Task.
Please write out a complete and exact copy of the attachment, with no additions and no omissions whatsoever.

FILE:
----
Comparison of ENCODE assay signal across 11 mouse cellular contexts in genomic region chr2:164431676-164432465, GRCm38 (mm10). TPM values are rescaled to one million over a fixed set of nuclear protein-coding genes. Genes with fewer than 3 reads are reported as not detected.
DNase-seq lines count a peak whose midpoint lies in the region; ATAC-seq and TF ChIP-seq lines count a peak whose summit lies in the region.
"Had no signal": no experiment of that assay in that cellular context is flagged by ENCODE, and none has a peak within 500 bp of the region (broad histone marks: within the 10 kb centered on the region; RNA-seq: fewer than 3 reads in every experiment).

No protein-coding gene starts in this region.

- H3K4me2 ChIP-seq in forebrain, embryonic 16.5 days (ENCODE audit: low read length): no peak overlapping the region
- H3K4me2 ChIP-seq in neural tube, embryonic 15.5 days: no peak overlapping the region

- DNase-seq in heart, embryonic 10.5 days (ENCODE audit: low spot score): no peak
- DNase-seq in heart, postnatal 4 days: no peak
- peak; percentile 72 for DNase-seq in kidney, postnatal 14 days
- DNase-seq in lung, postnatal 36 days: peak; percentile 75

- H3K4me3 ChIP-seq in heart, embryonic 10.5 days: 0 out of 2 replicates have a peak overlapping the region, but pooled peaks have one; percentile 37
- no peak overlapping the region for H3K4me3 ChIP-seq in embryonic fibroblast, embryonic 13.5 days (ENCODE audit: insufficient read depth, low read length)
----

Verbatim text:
Comparison of ENCODE assay signal across 11 mouse cellular contexts in genomic region chr2:164431676-164432465, GRCm38 (mm10). TPM values are rescaled to one million over a fixed set of nuclear protein-coding genes. Genes with fewer than 3 reads are reported as not detected.
DNase-seq lines count a peak whose midpoint lies in the region; ATAC-seq and TF ChIP-seq lines count a peak whose summit lies in the region.
"Had no signal": no experiment of that assay in that cellular context is flagged by ENCODE, and none has a peak within 500 bp of the region (broad histone marks: within the 10 kb centered on the region; RNA-seq: fewer than 3 reads in every experiment).

No protein-coding gene starts in this region.

- H3K4me2 ChIP-seq in forebrain, embryonic 16.5 days (ENCODE audit: low read length): no peak overlapping the region
- H3K4me2 ChIP-seq in neural tube, embryonic 15.5 days: no peak overlapping the region

- DNase-seq in heart, embryonic 10.5 days (ENCODE audit: low spot score): no peak
- DNase-seq in heart, postnatal 4 days: no peak
- peak; percentile 72 for DNase-seq in kidney, postnatal 14 days
- DNase-seq in lung, postnatal 36 days: peak; percentile 75

- H3K4me3 ChIP-seq in heart, embryonic 10.5 days: 0 out of 2 replicates have a peak overlapping the region, but pooled peaks have one; percentile 37
- no peak overlapping the region for H3K4me3 ChIP-seq in embryonic fibroblast, embryonic 13.5 days (ENCODE audit: insufficient read depth, low read length)